Record Display for the EPA National Library Catalog


Main Title Polynuclear Aromatic Content of Heavy Duty Diesel Engine Exhaust Gases.
Author Spindt., R. S. ;
CORP Author Gulf Research and Development Co., Pittsburgh, Pa.;Coordinating Research Council, Inc., New York.;Environmental Protection Agency, Research Triangle Park, N.C.
Year Published 1977
Report Number APRAC-CAPE-24-72; CRC-APRAC-CAPE-24-72;
Stock Number PB-267 774
Additional Subjects Gas analysis ; Aromatic polycyclic hydrocarbons ; Diesel engines ; Diesel fuels ; Air pollution ; Exhaust emissions ; Chemical analysis ; Sampling ; Separation ; Extraction ; Experimental design ; Isotopic labeling ; Laboratory equipment ; Ultraviolet spectroscopy ; Design criteria ; Performance evaluation ; Benzanthracenes ; Carbon isotopes ; Heavy duty vehicles ; Carbon 14 ; Air pollution detection ; Diesel engine exhaust ; Benzopyrenes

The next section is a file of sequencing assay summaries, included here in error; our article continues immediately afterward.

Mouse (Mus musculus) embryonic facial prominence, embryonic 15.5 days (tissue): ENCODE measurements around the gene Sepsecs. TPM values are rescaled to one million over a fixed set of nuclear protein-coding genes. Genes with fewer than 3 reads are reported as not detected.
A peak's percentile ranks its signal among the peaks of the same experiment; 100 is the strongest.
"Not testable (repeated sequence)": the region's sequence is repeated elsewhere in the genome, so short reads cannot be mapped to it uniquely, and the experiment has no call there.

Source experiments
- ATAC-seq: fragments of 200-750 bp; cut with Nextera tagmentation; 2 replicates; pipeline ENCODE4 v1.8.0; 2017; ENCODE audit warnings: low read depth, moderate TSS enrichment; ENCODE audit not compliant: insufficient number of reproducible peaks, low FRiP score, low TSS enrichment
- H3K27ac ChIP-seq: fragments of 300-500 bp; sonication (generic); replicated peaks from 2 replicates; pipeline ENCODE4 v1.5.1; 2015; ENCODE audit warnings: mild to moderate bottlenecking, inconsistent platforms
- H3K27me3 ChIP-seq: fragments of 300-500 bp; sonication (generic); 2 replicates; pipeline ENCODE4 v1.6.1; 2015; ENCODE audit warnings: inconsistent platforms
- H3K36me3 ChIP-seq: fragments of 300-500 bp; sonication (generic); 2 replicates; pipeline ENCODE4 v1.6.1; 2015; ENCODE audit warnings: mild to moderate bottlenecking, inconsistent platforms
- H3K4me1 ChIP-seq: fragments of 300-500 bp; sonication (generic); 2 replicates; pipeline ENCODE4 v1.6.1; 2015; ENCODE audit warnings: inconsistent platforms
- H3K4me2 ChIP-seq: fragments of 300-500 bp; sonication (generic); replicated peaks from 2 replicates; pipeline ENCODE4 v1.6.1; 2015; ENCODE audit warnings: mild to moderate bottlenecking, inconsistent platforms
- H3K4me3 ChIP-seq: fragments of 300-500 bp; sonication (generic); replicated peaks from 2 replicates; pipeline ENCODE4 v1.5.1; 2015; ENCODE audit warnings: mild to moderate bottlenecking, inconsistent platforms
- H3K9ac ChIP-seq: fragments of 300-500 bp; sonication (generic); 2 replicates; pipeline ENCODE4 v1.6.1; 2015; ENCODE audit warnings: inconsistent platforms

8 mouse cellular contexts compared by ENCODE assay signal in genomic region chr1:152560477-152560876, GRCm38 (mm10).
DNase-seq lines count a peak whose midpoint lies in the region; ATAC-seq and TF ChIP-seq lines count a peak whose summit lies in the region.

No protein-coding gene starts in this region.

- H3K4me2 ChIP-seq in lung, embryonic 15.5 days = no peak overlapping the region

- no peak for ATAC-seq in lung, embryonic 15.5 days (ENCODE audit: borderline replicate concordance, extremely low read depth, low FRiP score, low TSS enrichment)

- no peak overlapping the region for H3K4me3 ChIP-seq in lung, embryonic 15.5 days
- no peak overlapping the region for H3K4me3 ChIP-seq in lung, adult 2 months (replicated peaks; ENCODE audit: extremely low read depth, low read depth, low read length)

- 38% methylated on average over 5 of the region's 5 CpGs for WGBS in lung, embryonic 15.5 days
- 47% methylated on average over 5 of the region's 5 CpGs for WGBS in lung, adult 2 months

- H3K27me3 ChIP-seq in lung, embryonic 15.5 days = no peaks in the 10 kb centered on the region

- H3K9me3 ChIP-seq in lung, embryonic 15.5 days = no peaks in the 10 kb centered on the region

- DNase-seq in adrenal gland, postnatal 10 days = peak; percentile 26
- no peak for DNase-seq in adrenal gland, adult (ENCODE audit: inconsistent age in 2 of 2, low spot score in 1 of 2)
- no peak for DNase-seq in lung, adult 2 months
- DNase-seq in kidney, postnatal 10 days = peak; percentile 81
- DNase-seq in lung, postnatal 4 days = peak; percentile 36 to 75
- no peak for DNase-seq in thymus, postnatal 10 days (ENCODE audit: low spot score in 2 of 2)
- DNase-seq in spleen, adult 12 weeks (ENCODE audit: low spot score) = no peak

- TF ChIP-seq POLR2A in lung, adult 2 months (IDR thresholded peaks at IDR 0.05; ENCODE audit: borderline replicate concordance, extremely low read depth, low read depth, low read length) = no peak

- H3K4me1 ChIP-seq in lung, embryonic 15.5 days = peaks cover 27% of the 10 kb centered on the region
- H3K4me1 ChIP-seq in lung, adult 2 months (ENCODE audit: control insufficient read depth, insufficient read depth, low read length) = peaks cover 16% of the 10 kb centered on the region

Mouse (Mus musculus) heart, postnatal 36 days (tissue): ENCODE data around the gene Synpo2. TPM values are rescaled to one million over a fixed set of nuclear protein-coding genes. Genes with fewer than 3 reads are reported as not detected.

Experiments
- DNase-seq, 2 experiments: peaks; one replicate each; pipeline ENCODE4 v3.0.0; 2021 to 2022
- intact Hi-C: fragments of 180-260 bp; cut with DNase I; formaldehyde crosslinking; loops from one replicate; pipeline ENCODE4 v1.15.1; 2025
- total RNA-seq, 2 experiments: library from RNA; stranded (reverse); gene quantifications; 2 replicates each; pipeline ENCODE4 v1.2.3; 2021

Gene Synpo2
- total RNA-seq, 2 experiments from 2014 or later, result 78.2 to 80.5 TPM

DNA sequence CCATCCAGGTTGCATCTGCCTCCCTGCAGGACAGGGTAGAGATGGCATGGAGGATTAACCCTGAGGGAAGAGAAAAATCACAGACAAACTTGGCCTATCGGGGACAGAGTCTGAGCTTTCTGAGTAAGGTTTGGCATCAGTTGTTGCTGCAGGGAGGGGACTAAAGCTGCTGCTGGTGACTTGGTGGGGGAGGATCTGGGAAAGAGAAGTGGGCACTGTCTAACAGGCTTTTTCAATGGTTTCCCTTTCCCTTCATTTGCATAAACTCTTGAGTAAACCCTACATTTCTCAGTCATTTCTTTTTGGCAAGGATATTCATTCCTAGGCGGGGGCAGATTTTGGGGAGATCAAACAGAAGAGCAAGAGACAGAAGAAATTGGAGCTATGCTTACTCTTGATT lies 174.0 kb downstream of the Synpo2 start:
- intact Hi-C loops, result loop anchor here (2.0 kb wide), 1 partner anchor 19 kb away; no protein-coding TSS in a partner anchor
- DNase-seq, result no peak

Library Call Number Additional Info Location Last
NTIS  PB-267 774 Some EPA libraries have a fiche copy filed under the call number shown. 07/26/2022
Collation 50p
During the second year of this project, we developed improved sampling and analysis methods for PNA in diesel exhaust. To do this, the authors worked mainly with one engine at a few fixed speeds and loads and usually confined our emission measurements to two PNA species, namely, BaP and BaA. They used the 14C isotopes of BaP and BaA as tracers to compensate for losses in sampling and analysis. We modified the sampling system that we had developed in the first year by diluting the exhaust sample with chilled air (2 to 4 times by volume). They switched from benzene-methanol to benzene as the filter extractant because pure benzene extracts fewer polar compounds. Isotopic dilution with 14C PNA's proved to be very valuable, even essential, in compensating for the PNA sampling and analysis losses. While the use of 14C PNA tracer compensated for PNA losses in sample collection and analysis and improved reproducibility of the PNA measurements, it did not reduce the PNA loss. The authors do not yet know whether these losses occur principally during sample collection or in analytical procedure.